PB Gush: Drum Dream Girl

Never give up on your dreams. This picture book shows young dreamers that anything is possible if you wish with your whole heart and work hard. Drum Dream Girl: How One Girl’s Courage Changed Music, written by Margarita Engle and illustrated by Rafael López, is inspired by a girl who kept dreaming after her biggest aspiration was discouraged because of a gender stereotype. And that, my friends, is why I can’t wait to gush about it.

Quick synopsis: A girl who lives on an island of music dreams of playing the drums. But she’s told only boys should play drums. So she dreams about making her own music as she walks the island and secretly practices by drumming on tables and chairs. Her big sisters realize the rhythm of her fingers and ask her to join their new all-girl band, but their father reminds them that only boys should play drums. So the girl continues to dream, until something unexpected happens. Read it to find out how it ends.

I swooned over this poetic text after reading the first few spreads. The rhythm is musical like the island on which the drum dream girl lives. Engle uses many wonderful poetic elements that make the text sing. There’s consonance and alliteration in the first stanza and throughout the book. And the repetition in this book is thoughtful. There’s enough to add to the rhythm but not so much that it overtakes the story. The repetition of “only boys / should play drums” is powerful and conveys the drum dream girl’s constant struggle.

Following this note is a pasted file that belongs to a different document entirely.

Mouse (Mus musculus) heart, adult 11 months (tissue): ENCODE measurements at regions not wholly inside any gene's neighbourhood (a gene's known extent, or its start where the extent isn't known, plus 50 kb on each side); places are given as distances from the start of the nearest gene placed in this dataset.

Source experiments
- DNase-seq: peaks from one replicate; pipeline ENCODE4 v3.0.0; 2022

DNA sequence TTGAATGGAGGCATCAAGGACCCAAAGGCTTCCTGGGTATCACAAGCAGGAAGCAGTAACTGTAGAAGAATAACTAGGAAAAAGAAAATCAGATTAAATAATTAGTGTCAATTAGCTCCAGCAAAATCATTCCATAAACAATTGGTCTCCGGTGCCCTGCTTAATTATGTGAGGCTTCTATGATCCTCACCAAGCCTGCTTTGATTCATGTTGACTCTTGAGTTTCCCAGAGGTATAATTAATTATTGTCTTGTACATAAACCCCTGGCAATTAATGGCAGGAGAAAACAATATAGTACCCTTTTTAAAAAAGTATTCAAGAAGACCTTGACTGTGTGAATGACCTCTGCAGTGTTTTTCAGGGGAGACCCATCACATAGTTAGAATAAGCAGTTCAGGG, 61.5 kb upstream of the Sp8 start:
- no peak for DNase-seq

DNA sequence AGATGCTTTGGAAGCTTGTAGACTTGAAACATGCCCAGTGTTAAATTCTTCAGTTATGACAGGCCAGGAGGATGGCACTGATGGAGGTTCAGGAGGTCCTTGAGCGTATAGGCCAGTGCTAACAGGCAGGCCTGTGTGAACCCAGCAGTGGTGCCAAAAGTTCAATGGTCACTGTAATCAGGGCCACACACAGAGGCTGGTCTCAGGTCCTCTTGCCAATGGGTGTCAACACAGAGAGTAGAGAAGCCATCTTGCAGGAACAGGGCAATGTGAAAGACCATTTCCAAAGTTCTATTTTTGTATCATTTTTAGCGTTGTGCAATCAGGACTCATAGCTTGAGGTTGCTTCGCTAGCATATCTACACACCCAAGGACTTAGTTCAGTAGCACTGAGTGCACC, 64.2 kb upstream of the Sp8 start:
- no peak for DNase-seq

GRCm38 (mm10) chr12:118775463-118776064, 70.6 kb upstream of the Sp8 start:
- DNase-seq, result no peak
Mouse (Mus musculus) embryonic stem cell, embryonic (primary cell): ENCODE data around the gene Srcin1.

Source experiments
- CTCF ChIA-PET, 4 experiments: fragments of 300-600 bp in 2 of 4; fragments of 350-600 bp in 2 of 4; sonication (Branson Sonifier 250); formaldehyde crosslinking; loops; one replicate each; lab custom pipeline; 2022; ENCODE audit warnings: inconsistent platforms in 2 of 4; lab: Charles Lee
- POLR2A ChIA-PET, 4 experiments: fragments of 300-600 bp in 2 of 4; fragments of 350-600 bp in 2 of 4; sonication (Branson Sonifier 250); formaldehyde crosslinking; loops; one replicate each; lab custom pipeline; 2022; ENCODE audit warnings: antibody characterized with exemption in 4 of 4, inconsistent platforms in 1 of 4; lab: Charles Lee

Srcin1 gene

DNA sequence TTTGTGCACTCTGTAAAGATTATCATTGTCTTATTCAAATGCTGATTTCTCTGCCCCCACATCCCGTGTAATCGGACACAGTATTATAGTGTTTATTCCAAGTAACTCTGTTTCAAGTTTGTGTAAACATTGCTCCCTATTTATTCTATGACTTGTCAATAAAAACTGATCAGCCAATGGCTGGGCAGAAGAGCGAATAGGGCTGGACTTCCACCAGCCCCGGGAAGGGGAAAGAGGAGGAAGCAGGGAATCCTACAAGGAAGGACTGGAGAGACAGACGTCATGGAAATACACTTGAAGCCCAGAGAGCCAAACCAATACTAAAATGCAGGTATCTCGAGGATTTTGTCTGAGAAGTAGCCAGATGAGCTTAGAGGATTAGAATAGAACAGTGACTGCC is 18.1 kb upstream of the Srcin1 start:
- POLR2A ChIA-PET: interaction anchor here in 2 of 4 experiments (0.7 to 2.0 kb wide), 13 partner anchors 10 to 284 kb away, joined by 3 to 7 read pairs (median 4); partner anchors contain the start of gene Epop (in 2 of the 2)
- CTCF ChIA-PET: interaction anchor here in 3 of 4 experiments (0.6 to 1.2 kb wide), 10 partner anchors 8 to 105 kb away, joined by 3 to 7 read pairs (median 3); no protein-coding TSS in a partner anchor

The illustrations in this book are some of the most vibrant I’ve seen. They are colorful, imaginative, and dreamy. I think the illustrations work so well in this book because the author left ample room for the illustrator. Engle rarely prescribes certain pictures through her words. As a result, López shows the reader the wonderful world of dreams. The girl plays drums that hang in the sky, taps drumsticks on a smiling moon, and drums as a mermaid in a dream sea. The colors and textures of the illustrations are soft and eye-catching.

What I love most about Drum Dream Girl is the message: you can make your dreams come true if you work at them and never let them go. And what’s better is this PB is inspired by a true story. In the 1930s, Millo Castro Zaldarriaga, a Chinese-African-Cuban girl, kept dreaming about drumming despite a taboo. She broke through the boys-only stereotype and went on to become a world-famous musician. Millo is a bright star of hope for girls and boys everywhere.

This PB encourages me to never give up on my dreams no matter how unattainable they seem. I hope it does the same for readers young and old.


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